Projected $7M budget deficit could equate to 80 layoffs in Hoboken, official says


An early projected budget deficit of $7 million for the upcoming fiscal year could potentially equate to 80 layoffs among municipal employees, Hoboken Business Administrator Stephen Marks said at last night’s city council meeting.

“We’re potentially talking about a citywide layoff plan: I just want to make sure that everyone understands the fact, if there are in fact cuts, especially in salary and wages, that will affect their pay into the future – we’re going to start paying at a certain range right now,” began 3rd Ward Councilman Mike Russo.

His remarks came while the council was considering a resolution authorizing temporary appropriations for the 2020 budget.

1st Ward Councilman Mike DeFusco questioned what the implications would be if the council voted down the measure in front of them, with the answer being that the municipal government would not have the funds necessary to remain in operations.

“Do you find it professional to have omitted a large percentage of this governing body, in advance of this vote, knowing there are significant shortfalls in our budget? Because this is absolute news to me in the last two weeks, that this administration has been operating in the deficit spending mindset,” DeFusco continued.

“This temporary budget, by law, is set at 26.25 percent of the previous year’s spending. It is temporary: it gets us through the first three months,” Marks explained.

“The city council, in the past, has scheduled hearings for the introduction of the full year budget, so this basically gets us started for the 2020 calendar or fiscal year and it will be up to the city council to set the spending limit for each department, for each division, throughout the year, during that process.”

Based on last year’s roughly $117 million budget, the figure in front of the council last night was approximately $30,712,500.

While indicating that he would be willing to work with the administration going forward, DeFusco expressed further frustration with “the garbage budget” the council has to use as a starting point.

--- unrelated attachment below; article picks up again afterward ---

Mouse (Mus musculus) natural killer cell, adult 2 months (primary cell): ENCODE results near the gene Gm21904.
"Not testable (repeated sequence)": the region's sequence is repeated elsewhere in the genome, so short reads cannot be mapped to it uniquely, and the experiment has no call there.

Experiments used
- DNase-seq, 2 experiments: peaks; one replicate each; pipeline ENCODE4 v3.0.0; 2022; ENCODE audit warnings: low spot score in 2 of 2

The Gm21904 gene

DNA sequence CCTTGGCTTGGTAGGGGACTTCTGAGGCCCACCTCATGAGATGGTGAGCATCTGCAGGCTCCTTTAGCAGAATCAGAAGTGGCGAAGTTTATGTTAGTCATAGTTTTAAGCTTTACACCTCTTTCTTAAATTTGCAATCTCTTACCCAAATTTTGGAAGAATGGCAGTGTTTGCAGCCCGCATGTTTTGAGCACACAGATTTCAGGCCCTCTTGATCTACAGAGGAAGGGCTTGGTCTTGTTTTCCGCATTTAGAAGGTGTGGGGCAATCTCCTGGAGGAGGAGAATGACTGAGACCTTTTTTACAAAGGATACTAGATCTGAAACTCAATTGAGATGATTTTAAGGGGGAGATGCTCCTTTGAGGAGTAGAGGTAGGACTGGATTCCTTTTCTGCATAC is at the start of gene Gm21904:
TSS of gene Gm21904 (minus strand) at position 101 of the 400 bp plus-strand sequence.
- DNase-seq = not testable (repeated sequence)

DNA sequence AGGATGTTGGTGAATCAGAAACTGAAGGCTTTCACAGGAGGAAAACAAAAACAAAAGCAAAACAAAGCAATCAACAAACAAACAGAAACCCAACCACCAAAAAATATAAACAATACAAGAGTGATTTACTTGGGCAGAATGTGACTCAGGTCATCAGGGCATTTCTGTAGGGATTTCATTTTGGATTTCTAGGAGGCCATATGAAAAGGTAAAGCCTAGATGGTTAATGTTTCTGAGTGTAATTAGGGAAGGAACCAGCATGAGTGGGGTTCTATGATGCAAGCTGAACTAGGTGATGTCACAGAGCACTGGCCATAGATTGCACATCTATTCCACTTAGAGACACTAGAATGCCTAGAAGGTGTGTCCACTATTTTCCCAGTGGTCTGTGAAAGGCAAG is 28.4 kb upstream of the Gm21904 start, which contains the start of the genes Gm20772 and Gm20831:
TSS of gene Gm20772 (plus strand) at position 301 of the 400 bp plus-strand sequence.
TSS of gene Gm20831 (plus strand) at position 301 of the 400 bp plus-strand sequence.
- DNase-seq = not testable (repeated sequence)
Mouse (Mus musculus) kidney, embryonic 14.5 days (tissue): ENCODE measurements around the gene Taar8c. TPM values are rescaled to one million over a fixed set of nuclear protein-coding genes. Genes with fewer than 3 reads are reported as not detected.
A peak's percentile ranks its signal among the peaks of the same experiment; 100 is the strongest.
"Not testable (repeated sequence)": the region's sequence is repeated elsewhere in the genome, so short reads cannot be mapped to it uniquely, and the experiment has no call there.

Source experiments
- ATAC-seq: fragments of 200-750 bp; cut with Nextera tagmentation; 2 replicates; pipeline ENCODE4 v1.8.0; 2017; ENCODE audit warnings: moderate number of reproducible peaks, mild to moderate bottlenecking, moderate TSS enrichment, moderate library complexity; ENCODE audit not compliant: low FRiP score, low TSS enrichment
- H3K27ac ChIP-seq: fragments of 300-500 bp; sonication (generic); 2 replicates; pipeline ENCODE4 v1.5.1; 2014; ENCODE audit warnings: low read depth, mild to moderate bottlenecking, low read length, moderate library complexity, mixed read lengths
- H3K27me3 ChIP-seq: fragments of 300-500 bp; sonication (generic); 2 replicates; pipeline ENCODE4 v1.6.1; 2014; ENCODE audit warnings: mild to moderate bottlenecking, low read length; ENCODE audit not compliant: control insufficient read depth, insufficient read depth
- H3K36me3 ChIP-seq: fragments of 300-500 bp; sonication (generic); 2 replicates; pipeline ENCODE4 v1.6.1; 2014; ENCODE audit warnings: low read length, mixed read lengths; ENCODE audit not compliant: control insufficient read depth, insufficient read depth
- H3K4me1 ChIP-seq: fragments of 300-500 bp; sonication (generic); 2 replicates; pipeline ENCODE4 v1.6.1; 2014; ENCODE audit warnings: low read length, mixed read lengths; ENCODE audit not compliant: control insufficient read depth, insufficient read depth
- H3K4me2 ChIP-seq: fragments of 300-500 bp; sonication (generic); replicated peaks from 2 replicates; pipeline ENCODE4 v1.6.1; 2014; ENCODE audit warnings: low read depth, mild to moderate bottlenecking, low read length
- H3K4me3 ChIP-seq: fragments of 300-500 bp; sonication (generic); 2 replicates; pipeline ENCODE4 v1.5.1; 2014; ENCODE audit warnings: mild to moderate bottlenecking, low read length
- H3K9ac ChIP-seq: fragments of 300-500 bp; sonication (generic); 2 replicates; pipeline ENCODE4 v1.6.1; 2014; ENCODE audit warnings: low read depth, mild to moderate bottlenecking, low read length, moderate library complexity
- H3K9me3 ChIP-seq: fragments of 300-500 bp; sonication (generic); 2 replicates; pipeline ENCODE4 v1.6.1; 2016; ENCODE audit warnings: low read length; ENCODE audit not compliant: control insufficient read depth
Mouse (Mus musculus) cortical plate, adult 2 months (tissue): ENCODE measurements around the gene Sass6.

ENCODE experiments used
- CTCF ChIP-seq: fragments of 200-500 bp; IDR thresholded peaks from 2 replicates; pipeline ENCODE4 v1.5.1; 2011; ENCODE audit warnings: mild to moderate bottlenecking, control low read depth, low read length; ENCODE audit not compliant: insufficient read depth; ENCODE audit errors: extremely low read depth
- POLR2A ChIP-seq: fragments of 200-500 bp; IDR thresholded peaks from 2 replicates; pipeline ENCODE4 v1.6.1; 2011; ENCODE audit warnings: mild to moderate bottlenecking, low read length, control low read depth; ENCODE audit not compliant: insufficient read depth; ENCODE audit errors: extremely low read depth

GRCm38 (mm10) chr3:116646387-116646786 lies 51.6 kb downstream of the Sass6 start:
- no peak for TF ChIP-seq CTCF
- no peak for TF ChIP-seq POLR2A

Upon being asked by 4th Ward Councilman Ruben Ramos how large the budget shortfall is currently projected to be, Marks said that the 2019 pension payment is up around $600,000 from 2018 and that the city’s health benefits plan is expected to cost $1.5 million more in 2020 than it did last year.

This, along with the facts that the parking utility and the municipal court are down a combined $1 million in revenue from 2018 (decreases of $400,000 and $600,000, respectively), the budget is currently looking at a shortfall of over $7 million, Marks stated.

He also mentioned that the collective bargaining agreements with all six of the cities labor unions need to be negotiated, which will involve binding arbitration at the state level, one example of “things that are beyond the control of the city.”

Russo pressed forward on the matter, insisting to know how many layoffs such a figure could cause among municipal employees.

“It looks like about 80 people,” Marks responded.

2nd Ward Councilwoman Tiffanie Fisher added that figure reflects the number of layoffs that would be projected without a tax increase, further stating that any plan would have to include both since the deficit exceeds the cap bank – which currently sits at approximately $6 million.

Ultimately, the resolution was approved by a vote of 7-2, with DeFusco and Russo voting no.

City spokesman Vijay Chaudhuri told HCV that the administration looks forward to working with the council on the budget in the face of “several unavoidable challenges” this year.

“Due to a number of non discretionary factors, including rising pension costs for municipal employees at the State level, higher costs of employee health benefits, and union contract obligations, the City budget – like other municipalities across the State – will face several unavoidable challenges for the 2020 fiscal year,” he said.

“The administration looks forward to collaborating with the City Council to examine any and all ways to provide both long term and short term financial viability for the City as well as providing a responsible budget to taxpayers in the months ahead.”

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  1. Pretty shocking news after the New Year holiday. Can’t believe this is how Ravi runs Hoboken. Good story but terrible news showing no leadership in the mayor’s office. So HobokenHorse was right again. Ok, time for those Ravi loons to eat more crow. 3-2-1 until they start crying how everyone who doesn’t love Ravi Bhalla for this is a racist.

  2. There’s absolutely no way this administration has the ability to cover for prior administrations’ terrible contracts AND run the current budget. Far too much for them to handle. I don’t know if having a state monitor come in again is the ultimate answer, but it would at least put much-needed oversight on the administration. Clearly they all the help they can get.